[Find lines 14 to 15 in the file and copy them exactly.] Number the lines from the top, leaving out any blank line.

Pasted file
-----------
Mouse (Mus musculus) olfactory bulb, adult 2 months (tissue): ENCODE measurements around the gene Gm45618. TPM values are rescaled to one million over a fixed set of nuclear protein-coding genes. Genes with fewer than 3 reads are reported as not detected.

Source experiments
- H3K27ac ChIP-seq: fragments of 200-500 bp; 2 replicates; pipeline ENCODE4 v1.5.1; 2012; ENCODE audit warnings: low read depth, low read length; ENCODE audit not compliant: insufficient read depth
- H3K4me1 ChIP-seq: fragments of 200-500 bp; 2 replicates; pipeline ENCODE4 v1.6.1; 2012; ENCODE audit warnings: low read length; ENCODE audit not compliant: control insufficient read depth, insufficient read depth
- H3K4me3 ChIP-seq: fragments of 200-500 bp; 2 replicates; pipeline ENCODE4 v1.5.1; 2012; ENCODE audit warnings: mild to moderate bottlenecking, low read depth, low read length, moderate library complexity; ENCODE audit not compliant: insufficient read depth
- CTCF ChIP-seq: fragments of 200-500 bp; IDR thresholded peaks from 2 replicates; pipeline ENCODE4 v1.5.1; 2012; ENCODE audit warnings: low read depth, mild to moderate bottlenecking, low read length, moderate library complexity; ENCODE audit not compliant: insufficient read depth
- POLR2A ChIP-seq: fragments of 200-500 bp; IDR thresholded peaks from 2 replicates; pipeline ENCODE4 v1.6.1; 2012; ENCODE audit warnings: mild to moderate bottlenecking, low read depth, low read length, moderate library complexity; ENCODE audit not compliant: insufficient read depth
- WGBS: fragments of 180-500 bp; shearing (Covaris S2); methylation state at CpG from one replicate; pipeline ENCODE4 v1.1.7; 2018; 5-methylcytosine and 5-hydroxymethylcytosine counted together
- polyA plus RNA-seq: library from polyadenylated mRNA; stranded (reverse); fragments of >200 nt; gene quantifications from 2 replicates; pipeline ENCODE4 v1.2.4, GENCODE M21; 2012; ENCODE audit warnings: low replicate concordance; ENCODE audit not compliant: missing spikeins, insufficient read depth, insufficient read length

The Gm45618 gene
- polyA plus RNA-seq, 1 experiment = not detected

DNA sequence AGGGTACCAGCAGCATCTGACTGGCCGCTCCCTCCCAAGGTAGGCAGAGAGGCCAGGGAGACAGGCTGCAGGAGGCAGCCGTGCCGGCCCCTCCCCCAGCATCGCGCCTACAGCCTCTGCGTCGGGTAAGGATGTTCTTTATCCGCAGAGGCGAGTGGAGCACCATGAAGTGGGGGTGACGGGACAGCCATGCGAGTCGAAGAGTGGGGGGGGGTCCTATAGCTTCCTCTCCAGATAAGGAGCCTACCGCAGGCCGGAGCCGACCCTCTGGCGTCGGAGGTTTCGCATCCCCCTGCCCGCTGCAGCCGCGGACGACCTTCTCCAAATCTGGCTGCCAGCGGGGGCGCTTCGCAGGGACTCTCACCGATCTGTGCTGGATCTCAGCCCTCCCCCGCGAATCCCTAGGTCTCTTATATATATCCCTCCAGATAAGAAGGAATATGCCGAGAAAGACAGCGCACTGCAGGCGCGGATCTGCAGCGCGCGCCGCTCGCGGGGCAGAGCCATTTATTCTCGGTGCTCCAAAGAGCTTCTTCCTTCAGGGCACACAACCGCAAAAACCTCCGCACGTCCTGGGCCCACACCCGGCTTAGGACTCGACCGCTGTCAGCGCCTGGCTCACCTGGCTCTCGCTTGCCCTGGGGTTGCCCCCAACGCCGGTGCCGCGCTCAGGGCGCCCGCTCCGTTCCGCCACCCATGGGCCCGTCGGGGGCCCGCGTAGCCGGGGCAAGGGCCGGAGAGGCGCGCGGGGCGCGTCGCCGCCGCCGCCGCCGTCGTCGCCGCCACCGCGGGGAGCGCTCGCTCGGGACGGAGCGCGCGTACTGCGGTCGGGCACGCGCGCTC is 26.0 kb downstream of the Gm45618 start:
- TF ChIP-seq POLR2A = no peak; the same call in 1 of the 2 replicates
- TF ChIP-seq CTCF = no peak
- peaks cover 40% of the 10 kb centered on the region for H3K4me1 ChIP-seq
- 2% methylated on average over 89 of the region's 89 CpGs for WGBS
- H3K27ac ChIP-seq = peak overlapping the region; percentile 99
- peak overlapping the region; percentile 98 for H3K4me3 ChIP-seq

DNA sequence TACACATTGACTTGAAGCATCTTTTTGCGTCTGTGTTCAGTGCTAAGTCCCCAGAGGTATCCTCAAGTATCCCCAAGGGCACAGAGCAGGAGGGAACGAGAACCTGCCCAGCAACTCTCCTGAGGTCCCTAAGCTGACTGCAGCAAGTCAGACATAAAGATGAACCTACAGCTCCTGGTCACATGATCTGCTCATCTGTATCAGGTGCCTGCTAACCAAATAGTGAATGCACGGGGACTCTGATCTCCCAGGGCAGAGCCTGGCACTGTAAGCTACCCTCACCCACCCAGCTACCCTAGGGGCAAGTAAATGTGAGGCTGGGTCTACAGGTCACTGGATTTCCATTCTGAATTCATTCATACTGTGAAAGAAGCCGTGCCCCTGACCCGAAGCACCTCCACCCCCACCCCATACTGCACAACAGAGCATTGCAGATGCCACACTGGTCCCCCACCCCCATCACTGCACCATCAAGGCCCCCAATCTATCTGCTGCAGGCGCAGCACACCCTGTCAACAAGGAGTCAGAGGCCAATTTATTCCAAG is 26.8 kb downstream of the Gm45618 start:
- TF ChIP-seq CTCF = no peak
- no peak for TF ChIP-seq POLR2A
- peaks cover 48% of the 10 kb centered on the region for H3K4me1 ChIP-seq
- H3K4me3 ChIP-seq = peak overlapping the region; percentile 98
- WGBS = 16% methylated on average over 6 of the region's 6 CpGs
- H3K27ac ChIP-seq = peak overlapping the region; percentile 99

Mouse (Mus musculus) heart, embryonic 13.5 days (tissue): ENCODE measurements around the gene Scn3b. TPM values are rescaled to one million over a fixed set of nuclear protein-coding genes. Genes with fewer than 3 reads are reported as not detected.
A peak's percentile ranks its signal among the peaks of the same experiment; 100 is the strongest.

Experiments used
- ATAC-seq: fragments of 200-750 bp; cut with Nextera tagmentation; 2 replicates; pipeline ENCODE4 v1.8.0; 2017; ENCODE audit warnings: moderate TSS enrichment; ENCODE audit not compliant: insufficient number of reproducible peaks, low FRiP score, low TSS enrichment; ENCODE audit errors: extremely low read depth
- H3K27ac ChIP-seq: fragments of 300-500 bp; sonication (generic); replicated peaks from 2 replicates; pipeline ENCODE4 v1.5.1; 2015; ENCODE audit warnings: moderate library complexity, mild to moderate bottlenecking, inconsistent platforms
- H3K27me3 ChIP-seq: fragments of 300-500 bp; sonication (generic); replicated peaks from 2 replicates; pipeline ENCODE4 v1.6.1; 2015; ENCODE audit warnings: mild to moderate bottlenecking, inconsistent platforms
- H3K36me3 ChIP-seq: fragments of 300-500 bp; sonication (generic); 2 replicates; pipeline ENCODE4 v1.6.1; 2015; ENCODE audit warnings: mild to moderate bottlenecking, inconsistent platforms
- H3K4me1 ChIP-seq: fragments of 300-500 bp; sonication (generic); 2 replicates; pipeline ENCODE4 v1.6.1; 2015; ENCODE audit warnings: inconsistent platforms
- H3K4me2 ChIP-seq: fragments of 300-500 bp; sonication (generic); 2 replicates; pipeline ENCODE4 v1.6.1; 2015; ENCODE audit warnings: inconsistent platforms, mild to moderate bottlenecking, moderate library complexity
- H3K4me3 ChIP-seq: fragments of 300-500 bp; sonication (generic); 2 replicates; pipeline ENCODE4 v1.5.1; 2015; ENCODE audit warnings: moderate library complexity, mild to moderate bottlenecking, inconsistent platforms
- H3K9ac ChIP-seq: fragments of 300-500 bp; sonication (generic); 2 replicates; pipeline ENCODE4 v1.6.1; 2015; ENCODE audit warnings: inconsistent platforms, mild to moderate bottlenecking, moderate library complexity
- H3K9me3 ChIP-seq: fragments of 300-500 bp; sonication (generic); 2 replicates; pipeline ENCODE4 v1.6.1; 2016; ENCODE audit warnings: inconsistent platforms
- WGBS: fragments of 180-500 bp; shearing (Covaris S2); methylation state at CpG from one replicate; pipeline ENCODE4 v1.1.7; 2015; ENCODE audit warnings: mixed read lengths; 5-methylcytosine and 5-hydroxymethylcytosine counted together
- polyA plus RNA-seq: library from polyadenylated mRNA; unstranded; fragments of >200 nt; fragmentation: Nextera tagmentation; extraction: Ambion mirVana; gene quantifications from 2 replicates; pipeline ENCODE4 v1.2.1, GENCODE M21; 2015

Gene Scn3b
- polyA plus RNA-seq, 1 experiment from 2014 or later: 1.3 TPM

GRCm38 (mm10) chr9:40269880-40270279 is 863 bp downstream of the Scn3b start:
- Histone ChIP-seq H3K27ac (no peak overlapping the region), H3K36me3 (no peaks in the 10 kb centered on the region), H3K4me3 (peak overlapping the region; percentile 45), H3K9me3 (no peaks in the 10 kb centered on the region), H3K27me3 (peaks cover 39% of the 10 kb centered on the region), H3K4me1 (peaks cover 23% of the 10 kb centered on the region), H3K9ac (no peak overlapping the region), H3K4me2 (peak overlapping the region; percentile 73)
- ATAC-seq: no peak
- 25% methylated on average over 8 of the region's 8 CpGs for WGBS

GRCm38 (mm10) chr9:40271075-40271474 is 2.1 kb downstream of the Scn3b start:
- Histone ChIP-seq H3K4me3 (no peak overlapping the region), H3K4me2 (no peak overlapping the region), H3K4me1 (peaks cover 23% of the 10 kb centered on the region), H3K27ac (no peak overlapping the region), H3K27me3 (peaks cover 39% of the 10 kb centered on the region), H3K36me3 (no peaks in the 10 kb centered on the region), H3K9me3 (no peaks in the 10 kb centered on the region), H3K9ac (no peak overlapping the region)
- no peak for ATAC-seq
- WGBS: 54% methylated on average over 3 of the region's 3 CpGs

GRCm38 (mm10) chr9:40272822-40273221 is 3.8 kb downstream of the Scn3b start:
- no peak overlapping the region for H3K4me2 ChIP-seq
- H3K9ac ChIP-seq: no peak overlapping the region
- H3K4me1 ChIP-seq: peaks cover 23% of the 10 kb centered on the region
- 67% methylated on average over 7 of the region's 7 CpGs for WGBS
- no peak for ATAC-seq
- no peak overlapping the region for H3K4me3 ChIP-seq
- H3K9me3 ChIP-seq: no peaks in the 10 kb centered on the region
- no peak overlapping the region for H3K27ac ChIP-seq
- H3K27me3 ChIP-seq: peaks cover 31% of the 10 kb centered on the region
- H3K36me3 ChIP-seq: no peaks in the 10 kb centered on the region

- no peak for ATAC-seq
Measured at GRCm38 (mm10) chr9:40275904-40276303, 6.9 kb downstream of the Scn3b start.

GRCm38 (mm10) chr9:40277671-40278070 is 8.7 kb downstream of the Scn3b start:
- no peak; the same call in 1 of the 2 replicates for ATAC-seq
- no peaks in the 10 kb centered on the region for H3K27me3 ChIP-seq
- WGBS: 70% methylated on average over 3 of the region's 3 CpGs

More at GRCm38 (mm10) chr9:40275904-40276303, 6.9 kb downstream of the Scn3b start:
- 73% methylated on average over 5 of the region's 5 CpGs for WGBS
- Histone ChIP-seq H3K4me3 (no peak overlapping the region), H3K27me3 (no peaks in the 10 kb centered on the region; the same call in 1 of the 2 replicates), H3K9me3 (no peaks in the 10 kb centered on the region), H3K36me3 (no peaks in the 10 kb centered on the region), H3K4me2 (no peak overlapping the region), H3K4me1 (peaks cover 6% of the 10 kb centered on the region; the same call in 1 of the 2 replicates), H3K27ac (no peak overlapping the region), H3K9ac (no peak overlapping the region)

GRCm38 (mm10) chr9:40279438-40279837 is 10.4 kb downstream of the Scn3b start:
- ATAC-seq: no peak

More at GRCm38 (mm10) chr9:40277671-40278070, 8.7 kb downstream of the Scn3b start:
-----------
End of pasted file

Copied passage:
- TF ChIP-seq CTCF = no peak
- peaks cover 40% of the 10 kb centered on the region for H3K4me1 ChIP-seq